Obesity remains a serious public health concern in rich countries and the current obesogenic food environments and food insecurity are predictors of this disease. The impact of these variables on rising obesity trends is, however, mixed and inconsistent, due to measurement issues and cross-sectional study designs. To further the work in this area, this review aimed to summarize quantitative and qualitative data on the relationship between these variables, among adults and children across high-income countries. A mixed-method systematic review was conducted using 13 electronic databases, up to August 2021. Two authors independently extracted data and evaluated quality of publications. Random-effects meta-analysis was used to estimate the odds ratio (OR) for the association between food insecurity and obesity. Where statistical pooling for extracted statistics related to food environments was not possible due to heterogeneity, a narrative synthesis was performed. Meta-analysis of 36,113 adults and children showed statistically significant associations between food insecurity and obesity (OR: 1.503, 95% confidence interval: 1.432–1.577, p <.05). Narrative synthesis showed association between different types of food environments and obesity. Findings from qualitative studies regarding a reliance on energy-dense, nutrient-poor foods owing to their affordability and accessibility aligned with findings from quantitative studies. Results from both qualitative and quantitative studies regarding the potential links between increased body weight and participation in food assistance programs such as food banks were supportive of weight gain. To address obesity among individuals experiencing food insecurity, wide-reaching approaches are required, especially among those surrounded by unhealthy food environments which could potentially influence food choice.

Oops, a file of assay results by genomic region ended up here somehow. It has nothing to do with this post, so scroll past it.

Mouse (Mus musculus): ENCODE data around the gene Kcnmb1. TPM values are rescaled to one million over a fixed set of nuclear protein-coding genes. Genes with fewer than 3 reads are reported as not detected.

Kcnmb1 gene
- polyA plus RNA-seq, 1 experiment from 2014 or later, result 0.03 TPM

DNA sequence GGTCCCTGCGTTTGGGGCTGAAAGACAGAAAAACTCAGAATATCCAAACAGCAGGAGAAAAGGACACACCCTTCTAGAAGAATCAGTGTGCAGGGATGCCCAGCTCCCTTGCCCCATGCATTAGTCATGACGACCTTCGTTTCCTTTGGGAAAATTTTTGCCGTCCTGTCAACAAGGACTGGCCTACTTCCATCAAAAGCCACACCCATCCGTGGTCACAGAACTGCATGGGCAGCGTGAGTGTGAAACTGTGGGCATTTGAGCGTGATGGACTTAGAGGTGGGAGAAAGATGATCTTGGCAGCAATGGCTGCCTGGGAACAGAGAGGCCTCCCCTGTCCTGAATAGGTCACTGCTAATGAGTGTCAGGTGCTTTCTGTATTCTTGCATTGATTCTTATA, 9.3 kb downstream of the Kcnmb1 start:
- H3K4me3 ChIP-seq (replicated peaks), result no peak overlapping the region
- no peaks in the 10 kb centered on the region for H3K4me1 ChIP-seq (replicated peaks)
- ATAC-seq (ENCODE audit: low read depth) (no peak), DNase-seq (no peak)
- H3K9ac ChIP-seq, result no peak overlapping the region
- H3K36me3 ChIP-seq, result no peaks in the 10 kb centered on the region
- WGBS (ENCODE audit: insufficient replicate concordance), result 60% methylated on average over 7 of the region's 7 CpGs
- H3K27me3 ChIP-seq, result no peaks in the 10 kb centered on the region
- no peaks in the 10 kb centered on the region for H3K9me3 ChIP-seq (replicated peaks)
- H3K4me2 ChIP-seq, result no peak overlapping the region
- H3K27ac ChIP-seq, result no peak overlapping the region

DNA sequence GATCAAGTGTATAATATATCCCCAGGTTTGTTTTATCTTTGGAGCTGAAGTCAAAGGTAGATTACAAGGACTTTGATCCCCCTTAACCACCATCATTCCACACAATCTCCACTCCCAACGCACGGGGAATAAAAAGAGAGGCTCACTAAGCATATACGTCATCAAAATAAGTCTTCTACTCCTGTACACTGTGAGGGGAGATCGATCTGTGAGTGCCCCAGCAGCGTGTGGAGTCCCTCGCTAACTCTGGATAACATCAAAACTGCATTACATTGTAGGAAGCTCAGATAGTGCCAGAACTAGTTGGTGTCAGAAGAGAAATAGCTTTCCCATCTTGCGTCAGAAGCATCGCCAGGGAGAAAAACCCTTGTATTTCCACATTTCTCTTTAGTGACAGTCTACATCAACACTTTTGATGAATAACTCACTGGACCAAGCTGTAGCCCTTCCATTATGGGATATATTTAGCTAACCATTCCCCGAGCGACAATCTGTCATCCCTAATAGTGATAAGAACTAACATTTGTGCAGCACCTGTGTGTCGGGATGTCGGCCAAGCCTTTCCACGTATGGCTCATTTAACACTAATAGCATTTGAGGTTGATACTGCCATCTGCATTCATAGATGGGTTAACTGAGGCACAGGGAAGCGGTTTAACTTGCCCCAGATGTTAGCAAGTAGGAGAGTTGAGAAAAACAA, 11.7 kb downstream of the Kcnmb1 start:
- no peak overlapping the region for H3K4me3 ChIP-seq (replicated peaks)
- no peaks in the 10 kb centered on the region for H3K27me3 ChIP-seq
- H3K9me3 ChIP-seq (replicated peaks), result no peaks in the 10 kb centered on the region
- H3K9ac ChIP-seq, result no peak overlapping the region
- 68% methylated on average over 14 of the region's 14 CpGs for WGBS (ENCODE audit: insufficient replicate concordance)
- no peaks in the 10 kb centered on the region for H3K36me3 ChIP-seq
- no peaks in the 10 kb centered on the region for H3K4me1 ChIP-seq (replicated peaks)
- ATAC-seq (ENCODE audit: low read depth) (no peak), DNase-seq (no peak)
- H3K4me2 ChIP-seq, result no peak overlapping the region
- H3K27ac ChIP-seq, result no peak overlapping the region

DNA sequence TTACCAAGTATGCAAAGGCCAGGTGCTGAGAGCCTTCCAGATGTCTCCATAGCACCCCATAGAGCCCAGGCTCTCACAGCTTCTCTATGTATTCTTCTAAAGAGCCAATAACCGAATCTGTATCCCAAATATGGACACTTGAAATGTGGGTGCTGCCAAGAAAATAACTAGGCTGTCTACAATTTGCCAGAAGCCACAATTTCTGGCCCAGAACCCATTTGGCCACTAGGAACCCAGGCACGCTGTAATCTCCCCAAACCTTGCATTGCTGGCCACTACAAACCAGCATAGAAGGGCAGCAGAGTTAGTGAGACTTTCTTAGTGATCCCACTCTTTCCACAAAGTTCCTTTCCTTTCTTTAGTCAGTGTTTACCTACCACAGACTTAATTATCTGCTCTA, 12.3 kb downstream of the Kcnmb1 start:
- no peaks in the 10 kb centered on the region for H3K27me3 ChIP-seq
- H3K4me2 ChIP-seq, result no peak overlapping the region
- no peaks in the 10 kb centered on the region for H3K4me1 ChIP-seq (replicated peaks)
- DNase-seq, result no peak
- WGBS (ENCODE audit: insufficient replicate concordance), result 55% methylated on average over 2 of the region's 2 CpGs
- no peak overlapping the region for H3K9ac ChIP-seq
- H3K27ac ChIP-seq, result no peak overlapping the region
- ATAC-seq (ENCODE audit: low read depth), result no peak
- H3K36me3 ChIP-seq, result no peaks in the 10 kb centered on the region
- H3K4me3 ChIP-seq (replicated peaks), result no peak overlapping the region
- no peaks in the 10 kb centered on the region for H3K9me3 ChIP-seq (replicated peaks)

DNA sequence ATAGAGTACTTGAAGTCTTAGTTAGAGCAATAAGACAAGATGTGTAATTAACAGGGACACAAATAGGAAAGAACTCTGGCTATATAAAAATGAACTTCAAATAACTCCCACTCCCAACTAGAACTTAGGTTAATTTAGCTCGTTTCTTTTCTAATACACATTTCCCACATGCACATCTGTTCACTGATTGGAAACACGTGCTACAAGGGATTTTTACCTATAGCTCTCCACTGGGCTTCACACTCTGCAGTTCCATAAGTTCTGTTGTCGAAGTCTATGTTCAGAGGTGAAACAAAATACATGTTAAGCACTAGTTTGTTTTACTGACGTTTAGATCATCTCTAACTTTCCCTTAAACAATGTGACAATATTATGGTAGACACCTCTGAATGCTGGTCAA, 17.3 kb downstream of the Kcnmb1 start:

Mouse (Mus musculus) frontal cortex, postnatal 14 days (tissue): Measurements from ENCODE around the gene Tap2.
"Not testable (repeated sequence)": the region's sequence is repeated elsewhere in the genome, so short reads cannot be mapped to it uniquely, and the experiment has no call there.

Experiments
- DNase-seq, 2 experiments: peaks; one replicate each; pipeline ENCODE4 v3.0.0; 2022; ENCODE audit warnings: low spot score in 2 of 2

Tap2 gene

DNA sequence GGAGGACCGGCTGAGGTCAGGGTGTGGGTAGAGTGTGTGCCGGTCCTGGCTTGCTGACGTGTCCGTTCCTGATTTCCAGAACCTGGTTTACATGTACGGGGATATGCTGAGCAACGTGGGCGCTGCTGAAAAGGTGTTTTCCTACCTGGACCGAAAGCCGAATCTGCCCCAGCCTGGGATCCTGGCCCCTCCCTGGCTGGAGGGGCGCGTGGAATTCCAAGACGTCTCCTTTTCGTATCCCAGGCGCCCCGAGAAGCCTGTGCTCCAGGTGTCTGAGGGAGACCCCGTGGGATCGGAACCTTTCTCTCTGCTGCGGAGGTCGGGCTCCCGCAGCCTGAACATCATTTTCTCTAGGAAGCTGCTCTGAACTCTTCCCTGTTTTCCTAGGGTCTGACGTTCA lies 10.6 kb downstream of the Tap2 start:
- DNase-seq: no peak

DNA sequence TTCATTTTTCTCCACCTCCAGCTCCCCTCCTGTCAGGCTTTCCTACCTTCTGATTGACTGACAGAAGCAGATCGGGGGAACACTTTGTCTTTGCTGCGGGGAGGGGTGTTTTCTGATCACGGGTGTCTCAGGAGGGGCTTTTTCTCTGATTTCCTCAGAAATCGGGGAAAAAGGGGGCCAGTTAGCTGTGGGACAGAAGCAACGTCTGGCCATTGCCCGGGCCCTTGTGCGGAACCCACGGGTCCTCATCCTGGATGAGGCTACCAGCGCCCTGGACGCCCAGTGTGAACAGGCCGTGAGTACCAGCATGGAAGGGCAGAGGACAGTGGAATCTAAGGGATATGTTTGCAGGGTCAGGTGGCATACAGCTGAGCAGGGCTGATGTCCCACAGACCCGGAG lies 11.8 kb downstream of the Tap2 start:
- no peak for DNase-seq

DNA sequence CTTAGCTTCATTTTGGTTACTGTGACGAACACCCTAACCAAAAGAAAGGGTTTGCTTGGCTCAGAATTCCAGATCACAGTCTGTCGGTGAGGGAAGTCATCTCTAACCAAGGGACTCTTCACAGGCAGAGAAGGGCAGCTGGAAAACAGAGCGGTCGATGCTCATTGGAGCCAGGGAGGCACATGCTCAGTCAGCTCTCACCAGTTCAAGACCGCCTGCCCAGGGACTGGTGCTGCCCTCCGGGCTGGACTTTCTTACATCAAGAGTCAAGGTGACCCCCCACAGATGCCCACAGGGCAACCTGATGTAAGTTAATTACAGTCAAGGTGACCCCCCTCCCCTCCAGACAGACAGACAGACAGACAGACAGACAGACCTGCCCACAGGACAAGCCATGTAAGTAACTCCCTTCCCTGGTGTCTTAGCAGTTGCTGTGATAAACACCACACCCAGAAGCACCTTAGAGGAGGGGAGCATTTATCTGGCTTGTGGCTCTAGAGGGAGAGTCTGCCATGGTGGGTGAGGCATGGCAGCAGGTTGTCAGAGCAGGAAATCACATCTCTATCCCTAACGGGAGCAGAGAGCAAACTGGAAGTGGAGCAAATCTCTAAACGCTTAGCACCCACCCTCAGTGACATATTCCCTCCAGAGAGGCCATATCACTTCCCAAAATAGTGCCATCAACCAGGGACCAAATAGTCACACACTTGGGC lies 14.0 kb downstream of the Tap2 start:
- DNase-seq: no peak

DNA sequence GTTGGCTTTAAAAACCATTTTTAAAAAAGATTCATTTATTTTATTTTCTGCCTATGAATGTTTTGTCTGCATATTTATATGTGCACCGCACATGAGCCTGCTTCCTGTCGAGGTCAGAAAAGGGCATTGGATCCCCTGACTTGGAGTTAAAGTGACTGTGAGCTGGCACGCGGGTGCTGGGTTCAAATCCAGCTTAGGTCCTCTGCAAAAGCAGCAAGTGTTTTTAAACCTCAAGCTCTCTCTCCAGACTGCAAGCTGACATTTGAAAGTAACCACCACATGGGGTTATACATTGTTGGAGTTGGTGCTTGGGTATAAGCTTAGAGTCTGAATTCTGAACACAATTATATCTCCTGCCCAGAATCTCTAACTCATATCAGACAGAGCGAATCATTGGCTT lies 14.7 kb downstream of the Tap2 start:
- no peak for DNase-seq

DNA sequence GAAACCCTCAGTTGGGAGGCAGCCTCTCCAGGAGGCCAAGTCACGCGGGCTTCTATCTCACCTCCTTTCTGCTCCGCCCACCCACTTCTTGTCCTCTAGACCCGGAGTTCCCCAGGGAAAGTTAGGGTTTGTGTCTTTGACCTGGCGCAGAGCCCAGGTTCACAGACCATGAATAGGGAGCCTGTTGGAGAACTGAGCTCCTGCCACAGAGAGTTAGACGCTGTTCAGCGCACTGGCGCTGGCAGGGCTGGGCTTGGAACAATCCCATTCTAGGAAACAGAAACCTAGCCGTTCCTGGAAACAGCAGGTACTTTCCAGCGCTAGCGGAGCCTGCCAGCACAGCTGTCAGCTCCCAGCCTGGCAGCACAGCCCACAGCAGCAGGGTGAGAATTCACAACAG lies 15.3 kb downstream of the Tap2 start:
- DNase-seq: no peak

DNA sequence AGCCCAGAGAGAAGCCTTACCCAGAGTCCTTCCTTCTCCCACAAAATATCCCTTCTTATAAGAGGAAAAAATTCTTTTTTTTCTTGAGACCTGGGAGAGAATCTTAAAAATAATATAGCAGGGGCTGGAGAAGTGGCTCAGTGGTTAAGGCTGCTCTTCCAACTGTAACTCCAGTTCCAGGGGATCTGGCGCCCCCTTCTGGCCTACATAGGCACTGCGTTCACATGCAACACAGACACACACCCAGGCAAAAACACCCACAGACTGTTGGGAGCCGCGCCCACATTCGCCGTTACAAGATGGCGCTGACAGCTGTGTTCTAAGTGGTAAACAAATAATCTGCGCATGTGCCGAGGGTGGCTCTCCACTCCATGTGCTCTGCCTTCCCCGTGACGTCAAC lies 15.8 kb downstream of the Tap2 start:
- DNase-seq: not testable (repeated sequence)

Bibliographical noteFunding Information:
This research was supported by Teesside University. Guidance with literature searches from Mrs Carol Dell Price, Teesside University, and Prof Alan Batterham, Teesside University for his advice with data analysis are gratefully acknowledged.
© 2022 The Authors. Food Science & Nutrition published by Wiley Periodicals LLC.